Whether you’re new or not to the nonprofit space, I bet you’ve heard, “oh, you should create a public service announcement (PSA).” It’s because they are one of the very few marketing privileges for 501(c)(3)s. They look like ads, but the media run them for free. So, sure, you should take them up on this amazing offer, but before you start aligning your marketing strategy, budget and expected outcomes, make sure you stop and set yourself up for success with the right guidance and input.

Remember that saying “if a tree falls in the forest, and there’s nobody around to hear, does it make a sound?” If you create a great PSA, but it doesn’t get on the air, we know it doesn’t get heard…and your cause doesn’t benefit. For eight years now, we’ve been surveying PSA Directors about factors that help get a PSA on the air. We think the results reveal pretty clearly how you should approach a PSA program for your nonprofit so it works as hard as it can to further your mission and your marketing objectives.

Download the full report here, or keep reading for the top five highlights.

1. Rules are rules.

Rules about what qualifies your ad to be a PSA are not meant to be broken. There are two big no-nos. You can’t ask for money. And you can’t mention any corporate partners (ones that may have the money to buy ad space). It needs to be a message that doesn’t come across as self-serving for the organization but instead focuses on the mission and the benefit to society.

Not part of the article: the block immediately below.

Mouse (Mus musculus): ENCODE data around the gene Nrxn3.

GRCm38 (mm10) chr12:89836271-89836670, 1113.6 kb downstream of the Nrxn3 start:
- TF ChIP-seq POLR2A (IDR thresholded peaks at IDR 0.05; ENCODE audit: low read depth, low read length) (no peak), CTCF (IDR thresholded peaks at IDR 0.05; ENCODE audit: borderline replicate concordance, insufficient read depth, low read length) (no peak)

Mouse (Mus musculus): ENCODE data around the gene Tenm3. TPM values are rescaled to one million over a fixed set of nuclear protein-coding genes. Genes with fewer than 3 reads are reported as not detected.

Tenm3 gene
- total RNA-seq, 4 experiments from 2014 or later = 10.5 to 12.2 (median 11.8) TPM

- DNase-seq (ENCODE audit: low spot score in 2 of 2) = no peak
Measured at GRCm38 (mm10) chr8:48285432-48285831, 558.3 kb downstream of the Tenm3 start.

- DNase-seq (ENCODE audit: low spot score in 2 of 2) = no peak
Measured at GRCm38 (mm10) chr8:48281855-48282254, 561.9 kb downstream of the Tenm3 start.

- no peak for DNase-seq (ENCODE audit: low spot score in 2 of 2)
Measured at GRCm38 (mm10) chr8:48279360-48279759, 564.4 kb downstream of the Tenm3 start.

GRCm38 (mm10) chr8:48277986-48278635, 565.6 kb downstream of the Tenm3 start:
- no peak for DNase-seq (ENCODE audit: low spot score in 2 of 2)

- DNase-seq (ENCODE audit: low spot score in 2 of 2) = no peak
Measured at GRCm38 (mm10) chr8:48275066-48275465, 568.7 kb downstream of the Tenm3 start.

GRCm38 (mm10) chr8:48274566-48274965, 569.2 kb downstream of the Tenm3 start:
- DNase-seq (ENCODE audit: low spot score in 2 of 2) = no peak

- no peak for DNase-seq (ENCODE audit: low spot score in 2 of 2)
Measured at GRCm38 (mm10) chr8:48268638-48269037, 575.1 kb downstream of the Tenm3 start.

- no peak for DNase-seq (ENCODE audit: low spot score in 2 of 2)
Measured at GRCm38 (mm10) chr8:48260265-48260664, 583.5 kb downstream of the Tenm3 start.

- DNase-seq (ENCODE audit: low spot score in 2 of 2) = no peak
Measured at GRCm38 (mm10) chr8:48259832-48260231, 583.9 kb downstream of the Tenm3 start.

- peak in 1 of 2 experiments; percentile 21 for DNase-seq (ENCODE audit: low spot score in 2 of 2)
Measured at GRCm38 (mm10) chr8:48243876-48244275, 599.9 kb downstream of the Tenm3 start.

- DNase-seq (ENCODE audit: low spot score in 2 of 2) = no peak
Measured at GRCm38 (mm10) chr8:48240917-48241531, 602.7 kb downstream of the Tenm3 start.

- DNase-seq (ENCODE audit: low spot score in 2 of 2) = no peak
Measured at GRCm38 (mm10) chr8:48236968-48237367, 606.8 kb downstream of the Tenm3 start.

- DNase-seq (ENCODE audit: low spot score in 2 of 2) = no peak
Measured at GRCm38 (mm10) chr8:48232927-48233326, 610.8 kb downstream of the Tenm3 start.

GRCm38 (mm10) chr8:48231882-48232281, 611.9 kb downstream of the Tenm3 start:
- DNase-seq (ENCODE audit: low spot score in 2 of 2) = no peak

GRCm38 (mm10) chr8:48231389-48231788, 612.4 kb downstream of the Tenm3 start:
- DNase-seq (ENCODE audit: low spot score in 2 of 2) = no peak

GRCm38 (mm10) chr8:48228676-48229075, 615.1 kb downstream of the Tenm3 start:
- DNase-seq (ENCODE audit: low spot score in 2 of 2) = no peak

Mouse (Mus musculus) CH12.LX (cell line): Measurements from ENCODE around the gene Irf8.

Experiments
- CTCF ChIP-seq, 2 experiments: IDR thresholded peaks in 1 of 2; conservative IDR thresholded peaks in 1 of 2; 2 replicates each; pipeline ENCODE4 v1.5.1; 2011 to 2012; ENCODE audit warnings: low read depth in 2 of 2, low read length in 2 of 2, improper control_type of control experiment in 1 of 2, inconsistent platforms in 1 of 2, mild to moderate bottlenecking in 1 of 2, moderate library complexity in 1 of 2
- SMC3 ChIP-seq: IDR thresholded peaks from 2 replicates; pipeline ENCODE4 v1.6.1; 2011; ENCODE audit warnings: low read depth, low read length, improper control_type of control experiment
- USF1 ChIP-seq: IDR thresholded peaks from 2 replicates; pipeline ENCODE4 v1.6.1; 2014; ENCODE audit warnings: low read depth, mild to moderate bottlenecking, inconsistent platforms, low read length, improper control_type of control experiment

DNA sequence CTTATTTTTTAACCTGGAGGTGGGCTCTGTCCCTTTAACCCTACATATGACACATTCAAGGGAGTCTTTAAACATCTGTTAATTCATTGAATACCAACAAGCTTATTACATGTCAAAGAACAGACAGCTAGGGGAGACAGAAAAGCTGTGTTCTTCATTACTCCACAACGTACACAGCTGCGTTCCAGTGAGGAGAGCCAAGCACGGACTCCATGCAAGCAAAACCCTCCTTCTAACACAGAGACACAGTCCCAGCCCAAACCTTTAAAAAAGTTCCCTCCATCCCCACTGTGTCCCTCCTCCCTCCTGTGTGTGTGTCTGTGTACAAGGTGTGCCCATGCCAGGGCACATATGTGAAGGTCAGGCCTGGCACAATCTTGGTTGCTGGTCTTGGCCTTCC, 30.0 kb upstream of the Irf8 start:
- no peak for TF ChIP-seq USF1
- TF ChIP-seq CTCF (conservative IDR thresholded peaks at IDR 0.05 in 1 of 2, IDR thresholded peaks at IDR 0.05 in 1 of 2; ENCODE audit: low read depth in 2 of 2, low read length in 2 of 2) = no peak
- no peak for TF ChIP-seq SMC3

2. Localize your pitch.

Your PSA may be evergreen and maybe not geo-specific, but your marketing should absolutely be localized. PSA Directors care deeply about what is happening in their “backyard” and want messages on the air to help their viewers. Make sure you have examples of how your organization is making a difference in that MSA, DMA, or zip.

3. Respect that you are asking for something for free.

PSAs are programmed in to run when there is unsold ad space. So, you have to take what you can get. If you have a time-sensitive message, make sure to get your PSA to PSA Directors at least a month before you want it to air. That way, you’ll have the best chance of getting in rotation and airing when you need.

4. Send out your PSA at the beginning of the year.

There are times of the year when there just always seems to be more space for PSAs – January/February and July/August. That’s not to say if you launch your PSA in April that it will get no play, it just might take longer to get rolling. Anticipate these two PSA “seasons” and get your PSA in the hands of the media at the ripest time.

5. Time your launch and need for airings strategically around the election calendar.

Next year is an election year. That means unsold inventory will probably be minimal, especially in hot/contested political markets. Make sure to do your research before you launch a PSA during this time.

Don’t forget to download the full report and dive into the feedback. And don’t hesitate to reach out if you want a time-proven partner that can help you leverage your PSA for a winning marketing strategy!

Julia McDowell is a PSA Specialist with nearly 15 years launching successful PSA campaigns nationwide.